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On June 10, Sephora’s U.S. business announced that it would dedicate 15 percent of its shelf space to Black-owned companies. The announcement was all thanks to the founder of the 15 Percent Pledge and creative director of Brother Vellies, Aurora James.
Now, James and the team behind the 15 Percent Pledge, an organization that asks retailers to dedicate 15 per cent of their inventory to Black-owned businesses, are calling on Canada’s largest merchants for their support.
The goal is to encourage retailers to front brand selections that are more representative of the country’s beautifully diverse population, 23 per cent of which identifies as BIPOC. Hudson’s Bay and Indigo are currently in talks with the Toronto native and her non-profit about committing to the pledge, while Holt Renfrew and SSENSE are being called out for their “deafening silence” on the matter.
James recently spoke to Yahoo Finance about the excitement over Sephora being the first major retailer to sign the 15 Percent Pledge after five days of pressure on social media from herself and her supporters. The organization is said to be working closely with Sephora over the next couple of years to make sure the company is held accountable for their pledge as well.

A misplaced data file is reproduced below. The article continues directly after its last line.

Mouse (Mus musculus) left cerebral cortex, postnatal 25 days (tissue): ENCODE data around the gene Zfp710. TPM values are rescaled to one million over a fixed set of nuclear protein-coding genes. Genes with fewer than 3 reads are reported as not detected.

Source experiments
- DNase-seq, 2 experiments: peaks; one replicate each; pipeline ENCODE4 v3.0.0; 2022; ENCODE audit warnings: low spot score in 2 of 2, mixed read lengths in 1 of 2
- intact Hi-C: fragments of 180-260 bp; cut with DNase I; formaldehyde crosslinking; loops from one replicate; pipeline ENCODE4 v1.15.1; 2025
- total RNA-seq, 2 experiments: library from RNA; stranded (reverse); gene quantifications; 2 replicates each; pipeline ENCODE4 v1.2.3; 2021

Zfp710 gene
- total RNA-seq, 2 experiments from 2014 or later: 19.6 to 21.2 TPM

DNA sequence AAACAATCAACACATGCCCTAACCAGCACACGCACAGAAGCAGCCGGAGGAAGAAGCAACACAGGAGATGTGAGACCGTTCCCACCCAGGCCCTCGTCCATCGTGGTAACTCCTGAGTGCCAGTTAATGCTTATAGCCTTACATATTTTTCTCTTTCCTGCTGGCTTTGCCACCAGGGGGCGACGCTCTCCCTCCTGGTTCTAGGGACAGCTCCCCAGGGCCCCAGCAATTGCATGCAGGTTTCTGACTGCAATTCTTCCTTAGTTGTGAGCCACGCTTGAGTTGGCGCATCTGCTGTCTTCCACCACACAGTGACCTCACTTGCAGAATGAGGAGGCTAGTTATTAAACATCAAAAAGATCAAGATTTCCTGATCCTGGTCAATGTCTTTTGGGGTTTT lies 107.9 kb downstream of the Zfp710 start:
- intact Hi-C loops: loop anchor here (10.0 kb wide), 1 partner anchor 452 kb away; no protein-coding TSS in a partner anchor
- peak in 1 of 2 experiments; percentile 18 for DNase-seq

In conversation with Yahoo, the designer stressed the importance of consistently propping up businesses beyond writing purchase orders and taking brands on, as the 15 Percent Pledge seeks to reassure Black-owned brands that they’re going to be supported by retailers in a truly meaningful way.
Her inspiration? James told Yahoo that after the Black Lives Matter movement took to the streets in response to George Floyd’s death, she received messages from allies who reached out to say that they stand with her through these highly turbulent times, but didn’t really “feel” their support.
That’s when she sought out to attach a quantitive value and number to what support might look like from big retailers to Black business owners. And you guessed it - that number (a.k.a amount of shelf space), based on the population of the U.S., is 15 per cent.
“I’m not asking these businesses to do it overnight, James said. “I’m asking them to build out a clear strategy with benchmarks that they can hit along the way.”
If every one of the four businesses James initially addressed over social media (Shopbop, Target, Sephora, and Whole Foods) committed to the 15 Percent Pledge, she estimated that $15 billion dollars could be filtered back into the Black community.
While Sephora is the only retailer to take the pledge so far, James’s mission has expanded to include a focus on bringing equal distribution of wealth and opportunity to Canada’s BIPOC too.
Plus, check out 20 more Black-owned shoe brands, here.